But there's another way to look at it. Let's suppose he's really what he says, a man of great integrity who listens to the whole country, not just his "base," not even just his party, and who tries to do the right thing and actually get something done when everyone believes it should be done. Then he'd do just as he has.

We must remember that, in each of the cases cited, McCain was acting at a time when a large consensus of Americans said action was needed. Everyone wanted campaign finance reform, immigration reform, breaking the ideological logjam on confirmation of judges. Everyone said it was important stuff, and a "bipartisan" America-first approach was needed, in the face of severe partisan grandstanding.

So McCain acted. He did what we asked him to do. To get something done, not surprisingly he had to reach out to folks from the other side -- Feingold, Kennedy -- and cut deals that involved giving away half of the store. That's what it took. That's what it takes, sometimes -- and a lawyer should be very familiar with the client with a deluded idea of the strength of his case, who is dismayed at the plausible settlement offer he's asked to sign, right Beldar?

Maybe a wildly popular demigogue could charm the citizens enough to get a pure conservative solution to all of those problems -- but I doubt it. Not even Reagan could do that, and he cut many deals that smelt like day-old fish in his day, not even counting Iran-Contra. Both strong liberals and strong conservatives routinely make the dumb mistake of thinking that the rest of the country isn't like them (strongly left or right) because they just haven't thought about things, and if only stuff was explained to them properly, they'd become strong lefties or righties. The truth is, the rest of the country has thought about things, and is neither strongly liberal nor strongly conservative by deliberate choice.

So...is it McCain's fault if he dutifullly does what we ask him to do, as a legislator, and then, willy nilly, it turns out we didn't like the results so much? We thought we wanted campaign finance reform, but it turns out the cure is worse than the disease. That's not his fault. It's ours. We should ask fewer miracles of our government, and more plain workmanlike stewardship.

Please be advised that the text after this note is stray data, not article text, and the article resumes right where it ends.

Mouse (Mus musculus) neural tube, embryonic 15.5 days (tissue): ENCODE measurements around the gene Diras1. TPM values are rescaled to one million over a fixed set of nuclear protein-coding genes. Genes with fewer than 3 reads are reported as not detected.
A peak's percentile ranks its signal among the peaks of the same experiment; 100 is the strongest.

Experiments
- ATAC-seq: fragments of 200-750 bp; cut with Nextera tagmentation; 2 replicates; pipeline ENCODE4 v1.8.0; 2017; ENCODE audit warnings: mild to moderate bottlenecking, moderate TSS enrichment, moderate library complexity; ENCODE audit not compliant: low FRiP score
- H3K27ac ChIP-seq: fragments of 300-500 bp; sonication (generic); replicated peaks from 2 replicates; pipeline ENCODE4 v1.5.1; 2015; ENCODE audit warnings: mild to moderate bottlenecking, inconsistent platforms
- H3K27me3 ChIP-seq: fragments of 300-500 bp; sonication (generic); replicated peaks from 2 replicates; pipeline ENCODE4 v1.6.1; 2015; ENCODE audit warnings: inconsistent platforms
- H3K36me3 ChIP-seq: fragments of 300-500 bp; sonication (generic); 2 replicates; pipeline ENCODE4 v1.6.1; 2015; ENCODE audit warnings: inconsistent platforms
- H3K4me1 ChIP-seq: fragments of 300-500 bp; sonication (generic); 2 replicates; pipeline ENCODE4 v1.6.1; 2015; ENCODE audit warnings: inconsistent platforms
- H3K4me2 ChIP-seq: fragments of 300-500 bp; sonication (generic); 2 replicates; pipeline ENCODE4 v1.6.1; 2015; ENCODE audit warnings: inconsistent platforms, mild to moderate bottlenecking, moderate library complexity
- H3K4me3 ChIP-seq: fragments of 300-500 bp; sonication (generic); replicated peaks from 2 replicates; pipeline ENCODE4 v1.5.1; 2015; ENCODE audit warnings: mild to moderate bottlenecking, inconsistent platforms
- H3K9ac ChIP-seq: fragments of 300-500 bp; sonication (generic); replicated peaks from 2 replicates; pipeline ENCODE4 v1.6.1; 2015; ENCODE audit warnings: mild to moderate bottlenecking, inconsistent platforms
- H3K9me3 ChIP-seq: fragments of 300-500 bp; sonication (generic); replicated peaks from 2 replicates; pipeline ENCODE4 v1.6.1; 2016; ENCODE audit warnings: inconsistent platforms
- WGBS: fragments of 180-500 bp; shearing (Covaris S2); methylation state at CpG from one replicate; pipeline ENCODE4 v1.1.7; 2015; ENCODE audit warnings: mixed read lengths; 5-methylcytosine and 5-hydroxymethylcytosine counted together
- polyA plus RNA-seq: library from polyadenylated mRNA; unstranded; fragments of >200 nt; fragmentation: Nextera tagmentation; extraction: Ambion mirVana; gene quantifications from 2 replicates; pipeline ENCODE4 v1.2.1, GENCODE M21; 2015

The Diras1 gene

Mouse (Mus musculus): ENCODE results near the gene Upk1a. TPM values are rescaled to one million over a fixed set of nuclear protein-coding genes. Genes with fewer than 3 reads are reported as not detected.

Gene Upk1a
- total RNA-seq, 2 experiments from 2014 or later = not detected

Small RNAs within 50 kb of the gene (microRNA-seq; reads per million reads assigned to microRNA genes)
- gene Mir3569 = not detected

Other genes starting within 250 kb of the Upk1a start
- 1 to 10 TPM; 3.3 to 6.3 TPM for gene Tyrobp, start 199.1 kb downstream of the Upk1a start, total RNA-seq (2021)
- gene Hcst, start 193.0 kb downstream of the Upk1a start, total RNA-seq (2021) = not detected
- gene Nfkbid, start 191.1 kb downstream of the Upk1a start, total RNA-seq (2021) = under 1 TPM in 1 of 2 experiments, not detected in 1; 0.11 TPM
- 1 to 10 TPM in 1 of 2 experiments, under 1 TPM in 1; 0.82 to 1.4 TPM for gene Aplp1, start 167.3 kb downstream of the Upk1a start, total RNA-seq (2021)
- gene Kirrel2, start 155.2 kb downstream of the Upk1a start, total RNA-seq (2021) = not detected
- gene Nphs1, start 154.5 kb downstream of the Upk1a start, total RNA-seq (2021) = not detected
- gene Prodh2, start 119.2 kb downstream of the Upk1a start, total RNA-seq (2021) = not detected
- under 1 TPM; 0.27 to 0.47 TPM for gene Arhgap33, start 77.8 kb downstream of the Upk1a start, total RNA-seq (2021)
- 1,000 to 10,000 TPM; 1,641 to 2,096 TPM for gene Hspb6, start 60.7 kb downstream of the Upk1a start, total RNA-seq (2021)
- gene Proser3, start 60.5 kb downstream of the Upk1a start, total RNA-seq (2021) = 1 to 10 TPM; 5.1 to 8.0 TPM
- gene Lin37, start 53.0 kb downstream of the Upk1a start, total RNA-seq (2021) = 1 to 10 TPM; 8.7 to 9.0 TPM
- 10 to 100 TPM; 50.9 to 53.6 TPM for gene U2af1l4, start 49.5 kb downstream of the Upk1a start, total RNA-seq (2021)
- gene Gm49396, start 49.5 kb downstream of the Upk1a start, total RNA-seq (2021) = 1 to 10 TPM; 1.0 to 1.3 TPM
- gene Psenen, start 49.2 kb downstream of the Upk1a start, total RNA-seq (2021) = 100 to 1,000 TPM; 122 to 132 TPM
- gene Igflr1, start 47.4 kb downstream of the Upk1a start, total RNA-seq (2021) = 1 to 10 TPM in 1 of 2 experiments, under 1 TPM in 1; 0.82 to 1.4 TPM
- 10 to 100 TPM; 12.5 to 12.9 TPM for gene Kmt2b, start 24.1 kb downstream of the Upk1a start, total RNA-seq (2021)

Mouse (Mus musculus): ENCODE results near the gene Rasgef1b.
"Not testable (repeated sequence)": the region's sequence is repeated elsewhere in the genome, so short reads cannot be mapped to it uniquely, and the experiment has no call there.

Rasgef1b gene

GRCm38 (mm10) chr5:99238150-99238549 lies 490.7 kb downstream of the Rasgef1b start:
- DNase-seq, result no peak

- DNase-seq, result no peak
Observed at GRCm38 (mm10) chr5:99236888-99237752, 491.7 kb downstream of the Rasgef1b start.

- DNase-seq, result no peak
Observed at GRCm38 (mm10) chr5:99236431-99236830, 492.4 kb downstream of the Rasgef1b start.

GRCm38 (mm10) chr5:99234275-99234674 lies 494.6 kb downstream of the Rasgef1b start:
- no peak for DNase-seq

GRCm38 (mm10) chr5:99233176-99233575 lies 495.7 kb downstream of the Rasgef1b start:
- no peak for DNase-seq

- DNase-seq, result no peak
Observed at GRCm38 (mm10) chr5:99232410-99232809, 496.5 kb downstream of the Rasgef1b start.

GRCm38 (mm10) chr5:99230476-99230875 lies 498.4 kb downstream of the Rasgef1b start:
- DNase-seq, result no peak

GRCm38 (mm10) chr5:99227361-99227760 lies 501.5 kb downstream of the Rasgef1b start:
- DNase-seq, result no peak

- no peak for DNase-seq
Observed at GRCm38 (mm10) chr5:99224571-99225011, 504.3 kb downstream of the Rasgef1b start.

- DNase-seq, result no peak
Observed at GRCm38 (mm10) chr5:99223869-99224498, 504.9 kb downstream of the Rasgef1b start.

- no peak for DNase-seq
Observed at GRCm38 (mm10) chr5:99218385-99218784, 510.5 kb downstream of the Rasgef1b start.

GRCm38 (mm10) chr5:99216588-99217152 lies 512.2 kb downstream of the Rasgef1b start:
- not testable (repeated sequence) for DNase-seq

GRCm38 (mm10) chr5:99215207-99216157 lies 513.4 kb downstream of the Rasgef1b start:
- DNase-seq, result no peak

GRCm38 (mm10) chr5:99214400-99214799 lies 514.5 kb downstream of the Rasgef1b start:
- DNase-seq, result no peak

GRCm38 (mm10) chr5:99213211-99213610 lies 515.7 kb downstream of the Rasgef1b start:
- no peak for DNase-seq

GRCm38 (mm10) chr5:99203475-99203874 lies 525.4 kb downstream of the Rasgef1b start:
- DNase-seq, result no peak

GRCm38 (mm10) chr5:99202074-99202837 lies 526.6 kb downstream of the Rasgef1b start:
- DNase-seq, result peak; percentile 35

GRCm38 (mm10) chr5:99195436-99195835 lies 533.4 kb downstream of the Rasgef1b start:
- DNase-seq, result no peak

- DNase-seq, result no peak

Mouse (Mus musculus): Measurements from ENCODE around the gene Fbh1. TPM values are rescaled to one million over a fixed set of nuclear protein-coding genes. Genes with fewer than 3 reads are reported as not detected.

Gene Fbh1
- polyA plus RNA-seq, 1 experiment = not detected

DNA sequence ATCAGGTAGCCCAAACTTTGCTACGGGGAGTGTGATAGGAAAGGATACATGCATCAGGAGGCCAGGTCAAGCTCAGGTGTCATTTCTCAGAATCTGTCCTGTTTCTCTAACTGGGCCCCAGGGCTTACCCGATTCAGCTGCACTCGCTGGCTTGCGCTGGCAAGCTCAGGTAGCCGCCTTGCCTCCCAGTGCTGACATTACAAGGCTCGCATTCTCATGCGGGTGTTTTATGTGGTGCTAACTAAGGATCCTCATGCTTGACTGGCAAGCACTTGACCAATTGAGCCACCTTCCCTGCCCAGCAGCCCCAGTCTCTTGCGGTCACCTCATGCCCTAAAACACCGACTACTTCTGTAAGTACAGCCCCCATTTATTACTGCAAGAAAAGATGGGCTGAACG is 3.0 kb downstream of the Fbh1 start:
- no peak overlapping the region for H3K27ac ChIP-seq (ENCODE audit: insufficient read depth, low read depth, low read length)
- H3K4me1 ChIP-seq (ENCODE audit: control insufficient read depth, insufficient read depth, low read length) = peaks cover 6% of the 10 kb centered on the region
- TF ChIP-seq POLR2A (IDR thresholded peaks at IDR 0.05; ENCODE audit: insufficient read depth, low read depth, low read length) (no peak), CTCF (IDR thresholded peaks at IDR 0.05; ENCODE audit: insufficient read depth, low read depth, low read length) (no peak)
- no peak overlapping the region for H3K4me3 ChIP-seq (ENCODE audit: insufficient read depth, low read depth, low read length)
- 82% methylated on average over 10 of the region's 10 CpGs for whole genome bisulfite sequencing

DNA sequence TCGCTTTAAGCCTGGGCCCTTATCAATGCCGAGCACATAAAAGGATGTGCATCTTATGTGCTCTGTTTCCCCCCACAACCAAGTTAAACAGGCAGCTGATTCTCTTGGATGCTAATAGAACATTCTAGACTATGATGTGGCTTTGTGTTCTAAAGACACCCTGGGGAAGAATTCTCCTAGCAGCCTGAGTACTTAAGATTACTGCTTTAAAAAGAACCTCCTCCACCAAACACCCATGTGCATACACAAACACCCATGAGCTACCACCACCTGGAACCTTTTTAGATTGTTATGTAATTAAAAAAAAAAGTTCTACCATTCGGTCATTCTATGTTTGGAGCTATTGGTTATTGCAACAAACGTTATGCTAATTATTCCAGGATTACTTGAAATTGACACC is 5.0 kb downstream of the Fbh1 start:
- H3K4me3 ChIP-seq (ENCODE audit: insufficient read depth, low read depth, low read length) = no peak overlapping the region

This is reassuring to me. Despite all the baloney about "experience," as if being President is like scoring a 10 on the balance beam in the Olympics, something involving such split-second reflexes that you need acres of training and practise to do it, I think the number one qualification for President is character: you've got to make tough choices, not tough because they're complex and mystifying (unless you have "experience"), but because they are morally ambiguous and scary. It takes character and grit to make them, and stick by them. Reagan had that, and W has to some extent, the inner guidance that ignores the fickle poll. Clinton most famously did not, and I doubt Barry Obama does now, even if he once did.

Second in importance is a good judge of other men (and women), the ability to size up your opponents, and know what their strong and weak points are, how to cut deals with them, and how to oppose them effectively if you must. Based on McCain's proven ability to cut deals with the likes of Ted Kennedy, I think he can handle the deal-making business. Based on his recent amazingly successful performance against Obama, including his shrewd pick of Palin, I'm beginning to think the guy knows how to fight just as well as he knows how to deal. That makes a pretty decent candidate for President.

(6) Milhouse made the following comment | Sep 7, 2008 12:34:15 AM | Permalink

No, McCain-Feingold cannot be forgiven. I don't care if the people demanded "campaign finance reform"; it was McCain's job as a senator — as it was that of all congressmen and the president — to tell the people that they couldn't have it. There's no integrity in listening to "the whole country" and giving it something it's not entitled to. That's populism, not principle.